Head injuries are known to increase the incidence of parasomnia.
Restless leg syndrome is often present in individuals who experience Sexsomnia.
Sleep disturbance to obstructive sleep apnea (which leads to sleep deprivation).
Sexsomnia involving a second person occurs most often when that person is in the bed with the person who has Sexsomnia.
Research & Incidence
How common is Sexsomnia? There is no clear answer, but experts consider the condition to be rare. The condition made its first appearance back in 1996 in a publication by Nik Trajanovic and Colin Shapiro from the University of Toronto.
A recent Sexsomnia study from the Clinic of Canadian Sleep Disorder only 8% of the participants exhibited Sexsomnia symptoms. The condition is more frequently found in men as compared to women.
Interestingly, masturbation was more frequent among women with Sexsomnia.
We need to understand the fact that this study only involved the people in that clinic who were there as the result of having a sleep disorder such as insomnia or sleepwalking. This condition might be much less common in the general population. In most cases, people hesitate to share their symptoms with their physician due to embarrassment or because they aren’t aware of it. Individuals who are aware should discuss their experience with their doctor. Documented evidence can help if they are ever charged with an assault that occurred while they were sleeping.
In the study, only 63 out of 832 participants reported their concerns about Sexsomnia with their sleep consultants. These numbers are very small especially if we consider that more than 4% of the world’s population sleepwalks. Therefore, Sexsomnia statistics will vary considerably and we can assume that a significant percentage of the population may experience Sexsomnia. However, there are plenty of areas to explore by different Sexsomnia studies emphasizing on a variety of questions associated with the topic.
The effects of Sexsomnia
People with Sexsomnia respond in complex ways when they learn they are engaging in sexual activity that they don’t recall. Sex is still a taboo subject to many people and societal norms have attached shame, guilt, and revulsion to certain acts. Sexsomnia studies report the following secondary effects:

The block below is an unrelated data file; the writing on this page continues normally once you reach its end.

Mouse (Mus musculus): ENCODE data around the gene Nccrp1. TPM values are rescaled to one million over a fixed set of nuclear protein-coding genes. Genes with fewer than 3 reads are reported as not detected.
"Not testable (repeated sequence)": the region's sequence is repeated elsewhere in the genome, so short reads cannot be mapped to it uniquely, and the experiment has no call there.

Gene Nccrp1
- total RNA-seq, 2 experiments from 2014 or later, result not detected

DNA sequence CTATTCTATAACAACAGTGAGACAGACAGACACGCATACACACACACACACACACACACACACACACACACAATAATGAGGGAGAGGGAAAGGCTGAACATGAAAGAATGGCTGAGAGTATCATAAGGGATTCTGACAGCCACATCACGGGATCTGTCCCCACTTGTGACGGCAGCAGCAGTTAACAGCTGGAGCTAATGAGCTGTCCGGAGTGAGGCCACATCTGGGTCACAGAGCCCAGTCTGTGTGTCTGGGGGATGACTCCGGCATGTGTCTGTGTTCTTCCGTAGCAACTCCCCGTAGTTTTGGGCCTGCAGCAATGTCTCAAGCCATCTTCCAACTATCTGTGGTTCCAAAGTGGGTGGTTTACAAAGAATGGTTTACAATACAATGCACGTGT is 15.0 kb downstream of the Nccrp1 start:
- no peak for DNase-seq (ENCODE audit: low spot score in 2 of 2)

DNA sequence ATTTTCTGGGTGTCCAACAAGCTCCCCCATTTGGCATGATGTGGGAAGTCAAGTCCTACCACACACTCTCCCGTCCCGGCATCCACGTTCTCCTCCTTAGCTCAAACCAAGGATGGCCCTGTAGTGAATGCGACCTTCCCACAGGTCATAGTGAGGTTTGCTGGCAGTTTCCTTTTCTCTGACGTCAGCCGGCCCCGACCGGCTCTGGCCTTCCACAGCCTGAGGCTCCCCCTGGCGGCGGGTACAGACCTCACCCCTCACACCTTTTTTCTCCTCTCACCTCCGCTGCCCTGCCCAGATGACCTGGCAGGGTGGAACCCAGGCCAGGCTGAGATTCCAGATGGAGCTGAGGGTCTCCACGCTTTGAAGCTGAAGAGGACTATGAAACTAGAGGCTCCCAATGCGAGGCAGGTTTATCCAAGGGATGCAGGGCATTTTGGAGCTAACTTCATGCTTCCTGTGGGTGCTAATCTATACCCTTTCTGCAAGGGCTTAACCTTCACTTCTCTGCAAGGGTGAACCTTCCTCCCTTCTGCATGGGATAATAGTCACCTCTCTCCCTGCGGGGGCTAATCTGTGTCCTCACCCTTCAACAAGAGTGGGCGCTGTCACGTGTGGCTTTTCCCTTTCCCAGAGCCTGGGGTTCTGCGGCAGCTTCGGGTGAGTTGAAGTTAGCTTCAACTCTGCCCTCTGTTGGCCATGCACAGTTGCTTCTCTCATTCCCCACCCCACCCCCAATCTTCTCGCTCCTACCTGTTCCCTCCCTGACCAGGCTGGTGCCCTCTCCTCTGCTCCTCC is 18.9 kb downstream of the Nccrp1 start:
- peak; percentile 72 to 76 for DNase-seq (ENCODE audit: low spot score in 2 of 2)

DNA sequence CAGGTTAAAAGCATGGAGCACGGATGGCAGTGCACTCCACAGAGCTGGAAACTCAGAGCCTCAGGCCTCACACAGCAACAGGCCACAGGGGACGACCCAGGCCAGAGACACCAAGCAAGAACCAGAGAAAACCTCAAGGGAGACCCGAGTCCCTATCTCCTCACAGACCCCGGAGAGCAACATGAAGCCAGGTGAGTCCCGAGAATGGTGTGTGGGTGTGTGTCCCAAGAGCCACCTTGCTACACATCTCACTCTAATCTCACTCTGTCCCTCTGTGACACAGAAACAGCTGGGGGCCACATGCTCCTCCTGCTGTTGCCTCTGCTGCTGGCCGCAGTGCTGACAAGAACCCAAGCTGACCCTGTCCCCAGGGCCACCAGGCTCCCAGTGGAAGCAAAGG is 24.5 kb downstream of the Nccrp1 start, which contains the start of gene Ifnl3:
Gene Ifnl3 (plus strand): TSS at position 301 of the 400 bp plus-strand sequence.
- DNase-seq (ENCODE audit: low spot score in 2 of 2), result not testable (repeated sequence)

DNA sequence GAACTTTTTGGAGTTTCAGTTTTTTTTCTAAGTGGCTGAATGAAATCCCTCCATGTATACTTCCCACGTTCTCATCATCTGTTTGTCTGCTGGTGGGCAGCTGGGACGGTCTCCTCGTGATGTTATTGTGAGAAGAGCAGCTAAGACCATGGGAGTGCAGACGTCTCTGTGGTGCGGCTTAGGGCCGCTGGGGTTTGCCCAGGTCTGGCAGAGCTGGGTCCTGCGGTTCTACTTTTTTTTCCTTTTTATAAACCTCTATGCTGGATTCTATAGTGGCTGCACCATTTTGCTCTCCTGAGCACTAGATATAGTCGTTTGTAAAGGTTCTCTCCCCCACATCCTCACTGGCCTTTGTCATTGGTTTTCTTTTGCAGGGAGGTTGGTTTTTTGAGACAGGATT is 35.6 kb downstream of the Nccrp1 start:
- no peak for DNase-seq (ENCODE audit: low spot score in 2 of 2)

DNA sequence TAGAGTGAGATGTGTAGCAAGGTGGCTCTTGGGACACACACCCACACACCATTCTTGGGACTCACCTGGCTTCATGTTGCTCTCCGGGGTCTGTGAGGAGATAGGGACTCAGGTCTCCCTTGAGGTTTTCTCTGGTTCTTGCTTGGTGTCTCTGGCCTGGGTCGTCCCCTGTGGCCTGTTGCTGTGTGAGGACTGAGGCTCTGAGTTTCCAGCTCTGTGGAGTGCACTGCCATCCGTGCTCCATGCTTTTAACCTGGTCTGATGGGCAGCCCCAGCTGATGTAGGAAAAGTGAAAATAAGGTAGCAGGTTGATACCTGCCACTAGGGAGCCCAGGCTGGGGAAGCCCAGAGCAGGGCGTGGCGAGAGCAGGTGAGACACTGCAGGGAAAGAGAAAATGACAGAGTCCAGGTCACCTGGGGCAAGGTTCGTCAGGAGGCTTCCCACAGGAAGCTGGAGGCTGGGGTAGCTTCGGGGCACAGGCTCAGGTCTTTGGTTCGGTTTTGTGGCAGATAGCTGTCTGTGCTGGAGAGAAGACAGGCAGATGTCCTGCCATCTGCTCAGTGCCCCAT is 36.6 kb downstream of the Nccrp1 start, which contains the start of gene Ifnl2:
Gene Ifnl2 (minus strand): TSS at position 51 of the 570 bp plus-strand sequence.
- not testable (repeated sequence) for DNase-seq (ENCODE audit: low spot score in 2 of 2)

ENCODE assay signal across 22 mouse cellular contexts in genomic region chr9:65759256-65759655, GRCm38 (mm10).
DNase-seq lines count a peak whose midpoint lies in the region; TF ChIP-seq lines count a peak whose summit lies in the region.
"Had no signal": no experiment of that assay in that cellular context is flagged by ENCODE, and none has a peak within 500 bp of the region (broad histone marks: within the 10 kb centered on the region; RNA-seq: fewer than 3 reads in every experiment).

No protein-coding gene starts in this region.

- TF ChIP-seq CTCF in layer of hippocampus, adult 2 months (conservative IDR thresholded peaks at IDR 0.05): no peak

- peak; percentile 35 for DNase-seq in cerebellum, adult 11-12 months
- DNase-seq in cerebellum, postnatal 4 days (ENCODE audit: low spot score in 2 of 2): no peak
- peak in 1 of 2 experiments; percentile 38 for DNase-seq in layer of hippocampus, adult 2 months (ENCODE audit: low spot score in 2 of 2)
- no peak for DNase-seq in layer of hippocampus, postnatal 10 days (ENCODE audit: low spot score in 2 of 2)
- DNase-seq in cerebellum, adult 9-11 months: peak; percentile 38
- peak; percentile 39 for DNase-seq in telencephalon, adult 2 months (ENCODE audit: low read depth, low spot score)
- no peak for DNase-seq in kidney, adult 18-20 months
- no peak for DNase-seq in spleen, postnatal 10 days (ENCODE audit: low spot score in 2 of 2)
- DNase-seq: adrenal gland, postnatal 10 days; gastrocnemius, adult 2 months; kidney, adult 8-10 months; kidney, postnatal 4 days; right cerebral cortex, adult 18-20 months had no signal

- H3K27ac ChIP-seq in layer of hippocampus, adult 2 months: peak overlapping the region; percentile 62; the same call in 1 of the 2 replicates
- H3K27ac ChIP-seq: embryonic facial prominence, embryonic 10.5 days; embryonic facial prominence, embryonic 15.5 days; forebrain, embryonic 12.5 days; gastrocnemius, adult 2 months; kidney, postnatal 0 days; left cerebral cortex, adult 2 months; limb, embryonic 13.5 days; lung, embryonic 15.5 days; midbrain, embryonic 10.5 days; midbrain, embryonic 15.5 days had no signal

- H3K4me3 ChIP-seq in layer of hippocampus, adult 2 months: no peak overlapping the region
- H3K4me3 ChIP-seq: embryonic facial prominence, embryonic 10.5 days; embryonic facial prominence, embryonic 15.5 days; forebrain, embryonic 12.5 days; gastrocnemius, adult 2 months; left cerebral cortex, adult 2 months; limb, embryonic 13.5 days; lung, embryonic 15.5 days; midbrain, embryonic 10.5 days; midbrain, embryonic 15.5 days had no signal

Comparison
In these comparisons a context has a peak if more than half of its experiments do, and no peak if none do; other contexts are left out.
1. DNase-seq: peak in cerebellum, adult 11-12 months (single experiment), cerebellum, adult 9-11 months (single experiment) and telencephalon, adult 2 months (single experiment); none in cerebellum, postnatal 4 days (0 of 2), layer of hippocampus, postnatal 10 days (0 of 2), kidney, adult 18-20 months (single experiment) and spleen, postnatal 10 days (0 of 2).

In one case, a woman became suicidal after learning she was experiencing Sexsomnia.
It is important to understand that Sexsomnia is not within the individual’s conscious control and doesn’t reflect their fantasies or desires while awake. Mental health counseling should be sought to alleviate negative emotions associated with Sexsomnia. Therapy is one treatment method that is often effective.
To understand the possible mechanisms behind Sexsomnia, we have to get comfortable with the concept of NREM sleep. Nonrapid eye movement sleep has three different stages.
Stage 1 is somnolence or drowsy sleep. This is where breathing rates get consistent during sleep. In this stage, the muscles activity declines along with the heart rate. This stage lasts for about 10 minutes and comprises 5% of the overall sleep.
In Stage 2muscle activity declines further and the individual’s sense of consciousness of his/her surrounding reduces as well. The brain waves in this stage are in the theta range. This stage comprises of 45-50% of the overall sleep.
Stage 3 is also called Slow Wave Sleep stage. In Stage 3 which is the final stage of NREM, the heart and respiratory rate, blood pressure, and brain temperature are at their lowest. This stage comprises 15-20% of the overall sleep. It is during this stage that Sexsomnia tends to occur. The brain waves are in delta range during this stage. People who awake during this stage experience grogginess. To recover and regain the normal consciousness and function they will have to wait for at least half an hour.
Before going to the doctor, it is wise to ask your partner about your abnormal behavior during sleep. You should keep a journal related to your sleeping patterns to help the doctor diagnose the condition. Sleep studies are generally conducted at specialized medical facilities where sleep is observed for one or more nights.
As mentioned earlier, there is no way to prove that Sexsomnia was occurring during an episode after-the-fact. It is possible to definitively diagnose that Sexsomnia is occurring.
The factors that are considered when a diagnosis is made include:
A family history of sleepwalking or night terrors
Automatic behavior or observed confusion
The event’s nature compared to a baseline of individual character
The person makes no effort to conceal their behavior
Triggers (mentioned above) were present
Past episodes of somnambulism
Amnesia of episode
Disorientation when awoken
Difficulty waking the individual